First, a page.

Night Nurse Nursing

Night Nurse Nursing

My first job as a State Registered Nurse in mid-1980s Britain was night shift on an Acute Geriatric ward in Portsmouth. The shifts were long—eleven and a half hours—and it was hard, physical work. All sorts of strange things happen at night. At times it felt as though the ward was bewitched—sometime around midnight. Hospital patients who were perfectly sane during daylight hours became confused, frenzied and belligerent after darkness fell. Nakedness, for some reason and for some patients, became an urgent necessity as did climbing over bed rails or side tables. Zimmer frames (walking frames) and walking aids so benign on dayshift, transformed into fencing weapons at night as patients who had bottled up a lifetime of frustration finally let go. Keeping sparing patients apart can occupy nurses for hours at night. Hiding potential weapons does not always help as water jugs and cups can become flying missiles at night. Patients in Britain, unlike the United States, cannot be physically restrained in any way and so “sitting” with an agitated patient is the only action to prevent falls or the accidental maiming of another patient.

As a student, I spent three months on night duty on a medical ward. I learned several things. First, the ward lights are only ever partially dimmed at night and so no-one sleeps. Second, the sweetest daytime patient can become demon-possessed at night. Third, even comatose patients regain consciousness at night and like to shout very loudly and those who go to physical therapy during the day like to practice walking and climbing at night. Fourth, medications given to promote sleep don’t work and more often have the opposite effect. Lastly, most deaths occur when the nursing team is exhausted.

I began my new job in April 1986. The ward had thirty-six beds and, more often than not, all were full.  I was in charge at night with a State Enrolled Nurse (SEN) and usually two, or if we were really lucky, three Nursing Assistants (NAs). We were all entitled to an hour break during the night but sleeping during the break was prohibited and was cause for “instant dismissal” if discovered by the supervisor. Watching other people sleep made the need for a good kip all the more compelling and the knowledge that I couldn’t nap, even on my break, was the best antidote to insomnia ever. But I also knew that I was responsible for anything that happened on my break and that I couldn’t actually leave the ward unless the night supervisor relieved me which only happened if the rest of the hospital wasn’t busy.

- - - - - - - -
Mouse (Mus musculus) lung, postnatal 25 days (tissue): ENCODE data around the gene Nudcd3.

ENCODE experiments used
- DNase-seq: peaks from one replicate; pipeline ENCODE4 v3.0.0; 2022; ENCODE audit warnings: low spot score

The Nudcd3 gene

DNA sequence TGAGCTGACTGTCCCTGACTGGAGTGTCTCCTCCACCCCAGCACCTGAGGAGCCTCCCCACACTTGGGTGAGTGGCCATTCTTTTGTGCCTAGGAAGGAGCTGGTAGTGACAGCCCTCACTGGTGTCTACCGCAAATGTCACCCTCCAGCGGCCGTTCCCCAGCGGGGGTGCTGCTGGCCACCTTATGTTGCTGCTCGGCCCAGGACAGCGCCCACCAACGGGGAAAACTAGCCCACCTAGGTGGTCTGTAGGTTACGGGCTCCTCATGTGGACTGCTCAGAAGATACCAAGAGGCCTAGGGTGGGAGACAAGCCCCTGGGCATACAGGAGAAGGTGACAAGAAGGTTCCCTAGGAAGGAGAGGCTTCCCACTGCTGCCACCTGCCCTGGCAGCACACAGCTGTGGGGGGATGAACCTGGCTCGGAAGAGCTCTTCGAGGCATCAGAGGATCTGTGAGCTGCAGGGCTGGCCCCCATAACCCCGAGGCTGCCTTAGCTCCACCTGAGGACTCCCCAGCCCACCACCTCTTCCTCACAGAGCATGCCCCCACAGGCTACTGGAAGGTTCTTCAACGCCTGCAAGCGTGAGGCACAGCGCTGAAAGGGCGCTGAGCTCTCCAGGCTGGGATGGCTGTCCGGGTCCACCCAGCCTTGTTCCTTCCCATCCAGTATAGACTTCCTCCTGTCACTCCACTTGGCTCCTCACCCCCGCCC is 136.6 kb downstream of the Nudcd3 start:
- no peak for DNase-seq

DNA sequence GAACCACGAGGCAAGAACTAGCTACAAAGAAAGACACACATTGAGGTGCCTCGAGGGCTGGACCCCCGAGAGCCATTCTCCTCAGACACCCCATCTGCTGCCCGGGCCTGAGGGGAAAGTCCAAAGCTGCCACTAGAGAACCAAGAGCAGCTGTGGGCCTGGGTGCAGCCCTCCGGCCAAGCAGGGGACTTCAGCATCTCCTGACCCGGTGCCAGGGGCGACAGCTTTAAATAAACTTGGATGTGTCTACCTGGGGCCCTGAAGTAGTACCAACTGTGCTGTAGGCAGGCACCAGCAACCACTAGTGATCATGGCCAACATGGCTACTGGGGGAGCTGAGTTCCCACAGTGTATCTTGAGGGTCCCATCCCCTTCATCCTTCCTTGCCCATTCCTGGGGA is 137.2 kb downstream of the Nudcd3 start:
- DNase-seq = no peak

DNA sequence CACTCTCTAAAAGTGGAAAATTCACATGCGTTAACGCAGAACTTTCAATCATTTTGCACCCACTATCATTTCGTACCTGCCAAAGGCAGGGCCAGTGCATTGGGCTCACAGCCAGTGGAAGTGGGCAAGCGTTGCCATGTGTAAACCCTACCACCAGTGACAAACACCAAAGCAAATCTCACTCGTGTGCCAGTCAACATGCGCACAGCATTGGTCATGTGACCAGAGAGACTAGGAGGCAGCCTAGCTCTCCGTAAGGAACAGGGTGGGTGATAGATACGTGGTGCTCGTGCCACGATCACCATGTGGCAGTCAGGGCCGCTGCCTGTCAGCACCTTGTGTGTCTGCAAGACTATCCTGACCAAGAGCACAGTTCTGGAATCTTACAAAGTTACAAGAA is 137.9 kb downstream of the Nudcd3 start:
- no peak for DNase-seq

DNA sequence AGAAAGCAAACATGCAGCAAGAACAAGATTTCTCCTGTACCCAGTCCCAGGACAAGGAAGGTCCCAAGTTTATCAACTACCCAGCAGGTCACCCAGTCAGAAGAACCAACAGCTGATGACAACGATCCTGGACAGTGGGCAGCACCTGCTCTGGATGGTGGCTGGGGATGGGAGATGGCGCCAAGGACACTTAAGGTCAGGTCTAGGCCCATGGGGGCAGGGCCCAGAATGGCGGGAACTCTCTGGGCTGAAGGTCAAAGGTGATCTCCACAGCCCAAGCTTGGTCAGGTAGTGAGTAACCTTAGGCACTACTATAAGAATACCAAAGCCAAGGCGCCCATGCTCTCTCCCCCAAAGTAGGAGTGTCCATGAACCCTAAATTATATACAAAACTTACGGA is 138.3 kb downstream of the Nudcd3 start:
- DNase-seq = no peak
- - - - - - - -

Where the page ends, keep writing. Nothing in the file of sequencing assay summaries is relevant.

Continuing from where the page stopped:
Every night shift (and day shift!) began the same way with the ubiquitous tea round, followed by the nightly drug round that occupied myself and the other licensed nurse for at least an hour while the nursing assistants fluffed pillows, handed out bed-pans, escorted patients to the bathroom and generally tidied up the ward. Inevitably, if there was an empty bed it filled during the night as Casualty (ER) sent  any patient over 65 with medical or surgical emergencies to my ward for observation or surgical preparation.

image027One evening around midnight, I answered the call from Casualty to say that they were sending us an elderly blind woman who had fallen down the stairs at home. No broken bones but she lived alone and needed observation and some social services before discharge. The patient arrived and I immediately began to orient her to the ward. “You are at the hospital in Portsmouth. You fell at home and so we are keeping you here tonight. My name is nurse Trudgen, I’m going to look after you” I began, “If you need anything, use this call bell and I will help you.” “Who are you?” the patient asked? “I’m the night nurse and you are in the hospital,” I replied. “Who did you say you were?” the patient asked again. Ah, thought I, she is also a little hard of hearing. I then proceeded to tell her more loudly that I was the night nurse and that she had fallen and was in the hospital. By this time we had an audience. The three other patients in the room were awake and apparently mesmerized by the conversation. My new patient was clearly getting upset and so I tried really hard to orient her to what was happening to calm her fears. Finally, the patient pulled herself up in bed and asked me in a very loud and indignant voice, “Nurse Turdgen, do you always break into people’s houses in the middle of the night?” Speechless, I tried to ignore the muffled chuckling of the other patients. I asked loudly if she would like a cup of tea. She said yes. I left the room only to return to the same conversation over and over again throughout the night. Apparently Casualty had “forgotten” to let me know my patient had recently been diagnosed with Alzheimer’s disease.